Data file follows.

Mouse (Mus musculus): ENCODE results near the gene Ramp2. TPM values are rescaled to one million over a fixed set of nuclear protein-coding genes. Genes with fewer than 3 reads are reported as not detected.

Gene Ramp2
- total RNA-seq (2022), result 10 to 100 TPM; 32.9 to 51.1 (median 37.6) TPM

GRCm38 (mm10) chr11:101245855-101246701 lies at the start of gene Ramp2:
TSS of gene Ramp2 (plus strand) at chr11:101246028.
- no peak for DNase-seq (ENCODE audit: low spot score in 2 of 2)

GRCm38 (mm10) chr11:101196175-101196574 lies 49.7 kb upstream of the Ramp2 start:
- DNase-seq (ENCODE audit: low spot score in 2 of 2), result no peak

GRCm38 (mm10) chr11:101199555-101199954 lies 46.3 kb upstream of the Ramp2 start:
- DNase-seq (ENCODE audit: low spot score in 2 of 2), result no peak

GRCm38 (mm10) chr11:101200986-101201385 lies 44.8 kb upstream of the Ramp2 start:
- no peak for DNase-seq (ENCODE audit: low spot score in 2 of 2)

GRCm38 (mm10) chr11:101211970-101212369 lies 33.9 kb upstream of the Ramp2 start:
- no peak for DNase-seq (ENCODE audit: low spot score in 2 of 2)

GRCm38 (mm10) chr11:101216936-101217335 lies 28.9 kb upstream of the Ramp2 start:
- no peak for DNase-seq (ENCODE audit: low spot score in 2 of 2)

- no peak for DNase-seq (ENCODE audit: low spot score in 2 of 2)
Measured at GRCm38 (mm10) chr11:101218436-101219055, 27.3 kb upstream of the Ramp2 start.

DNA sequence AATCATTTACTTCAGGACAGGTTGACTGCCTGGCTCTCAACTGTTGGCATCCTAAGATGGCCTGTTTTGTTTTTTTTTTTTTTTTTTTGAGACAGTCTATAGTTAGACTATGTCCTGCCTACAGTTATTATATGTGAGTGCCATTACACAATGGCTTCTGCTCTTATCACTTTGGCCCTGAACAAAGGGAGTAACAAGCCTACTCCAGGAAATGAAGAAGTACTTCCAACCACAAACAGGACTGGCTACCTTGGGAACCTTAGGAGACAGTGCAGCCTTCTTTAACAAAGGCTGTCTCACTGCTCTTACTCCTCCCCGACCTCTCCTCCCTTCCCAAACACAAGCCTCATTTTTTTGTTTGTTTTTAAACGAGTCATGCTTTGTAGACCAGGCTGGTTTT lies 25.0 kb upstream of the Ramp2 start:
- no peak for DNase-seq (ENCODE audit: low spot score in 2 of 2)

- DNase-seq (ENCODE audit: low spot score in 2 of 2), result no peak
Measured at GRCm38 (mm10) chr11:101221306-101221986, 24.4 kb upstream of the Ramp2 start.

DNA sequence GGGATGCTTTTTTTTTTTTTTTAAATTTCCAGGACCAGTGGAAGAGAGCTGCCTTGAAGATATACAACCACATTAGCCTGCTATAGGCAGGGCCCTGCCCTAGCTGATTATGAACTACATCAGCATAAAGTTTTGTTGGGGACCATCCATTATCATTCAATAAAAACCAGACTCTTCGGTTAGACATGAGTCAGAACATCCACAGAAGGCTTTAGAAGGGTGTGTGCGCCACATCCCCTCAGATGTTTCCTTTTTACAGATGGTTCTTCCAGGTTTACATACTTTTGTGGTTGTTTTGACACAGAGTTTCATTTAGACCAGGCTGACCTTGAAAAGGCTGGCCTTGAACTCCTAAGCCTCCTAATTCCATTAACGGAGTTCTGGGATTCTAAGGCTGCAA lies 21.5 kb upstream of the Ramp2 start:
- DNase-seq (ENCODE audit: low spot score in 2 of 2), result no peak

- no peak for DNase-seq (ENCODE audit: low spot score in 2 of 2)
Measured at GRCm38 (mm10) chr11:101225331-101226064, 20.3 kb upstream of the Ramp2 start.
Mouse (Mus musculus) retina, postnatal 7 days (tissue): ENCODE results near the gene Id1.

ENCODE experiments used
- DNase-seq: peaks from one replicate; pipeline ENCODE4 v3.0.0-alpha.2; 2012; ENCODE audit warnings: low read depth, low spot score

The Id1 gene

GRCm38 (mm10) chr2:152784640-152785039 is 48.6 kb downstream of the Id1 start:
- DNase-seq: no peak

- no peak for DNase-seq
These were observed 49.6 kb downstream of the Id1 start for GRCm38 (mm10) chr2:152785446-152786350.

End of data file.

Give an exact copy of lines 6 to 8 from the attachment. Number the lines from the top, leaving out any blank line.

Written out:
- no peak for DNase-seq (ENCODE audit: low spot score in 2 of 2)

GRCm38 (mm10) chr11:101196175-101196574 lies 49.7 kb upstream of the Ramp2 start:
- DNase-seq (ENCODE audit: low spot score in 2 of 2), result no peak